At a point in time, we wanted to grow the company from 47 stores to 100 stores. We were trying to create a strategy to do that. And I’ll never forget, a mentor of mine said, “Always work with the end in mind.” So, kind of work your problem backward.
And that was probably the most insightful advice I ever got. He said, "You want to open 50 stores? How many technicians is that?"
I said, “100, 200…”
He said, “Who’s going to hire those 100?”
And I was like, "Uh ... me?"
He said, “You can’t do these 50 stores and hire these 100 or 200 people. So you obviously need a recruiter. How many recruiters do you need to hire 200 people?”
I’ll never forget, a mentor of mine said, 'Always work with the end in mind.'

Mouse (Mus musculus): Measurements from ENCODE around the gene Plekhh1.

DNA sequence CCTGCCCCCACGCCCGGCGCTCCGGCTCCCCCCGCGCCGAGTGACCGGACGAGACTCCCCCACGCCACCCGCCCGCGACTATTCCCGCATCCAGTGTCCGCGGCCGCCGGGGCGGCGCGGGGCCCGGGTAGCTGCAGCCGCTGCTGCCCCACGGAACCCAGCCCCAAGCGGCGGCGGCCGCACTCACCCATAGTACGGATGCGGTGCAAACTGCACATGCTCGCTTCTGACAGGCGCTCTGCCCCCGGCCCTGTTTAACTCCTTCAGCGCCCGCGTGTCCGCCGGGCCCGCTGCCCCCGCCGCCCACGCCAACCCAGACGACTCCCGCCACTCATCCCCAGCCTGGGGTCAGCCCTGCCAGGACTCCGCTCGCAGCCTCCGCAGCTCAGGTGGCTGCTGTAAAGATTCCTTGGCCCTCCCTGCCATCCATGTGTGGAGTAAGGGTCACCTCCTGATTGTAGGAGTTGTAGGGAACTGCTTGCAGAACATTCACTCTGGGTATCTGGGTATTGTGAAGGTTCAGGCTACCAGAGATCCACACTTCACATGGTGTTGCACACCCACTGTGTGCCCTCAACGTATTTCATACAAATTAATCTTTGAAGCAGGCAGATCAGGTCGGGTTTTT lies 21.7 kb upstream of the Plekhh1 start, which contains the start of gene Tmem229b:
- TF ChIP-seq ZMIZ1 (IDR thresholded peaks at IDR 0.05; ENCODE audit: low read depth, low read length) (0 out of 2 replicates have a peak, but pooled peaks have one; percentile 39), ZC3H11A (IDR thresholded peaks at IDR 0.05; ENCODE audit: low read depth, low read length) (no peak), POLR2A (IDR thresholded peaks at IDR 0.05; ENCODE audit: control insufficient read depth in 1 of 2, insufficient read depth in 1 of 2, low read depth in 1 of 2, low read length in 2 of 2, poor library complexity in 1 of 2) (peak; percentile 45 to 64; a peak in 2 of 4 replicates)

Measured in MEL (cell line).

It was pretty early on, but that was kind of a lightbulb moment of, rather than just running into battle without a plan, [learning to] take the time to think with the end in mind – and work backwards.
One of the mistakes we made early on was [just] running, making mistakes, learning from them and figuring it out. And I think that as we’ve matured as a business, we’ve learned to work to the resolution, toward where we want to be – and then create the plan to get there.
We have 200 stores now, but the lesson is relevant to every aspect of business, whether it’s growing stores or just growing a successful business, period.
As the business matures, you have to make the decision to, rather than running into wars, to strategizing the battle before running in – and that includes setting new goals. It applies to just about any aspect of life, really.
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Pictured: Justin Wetherill. / Photo courtesy of Justin Wetherill.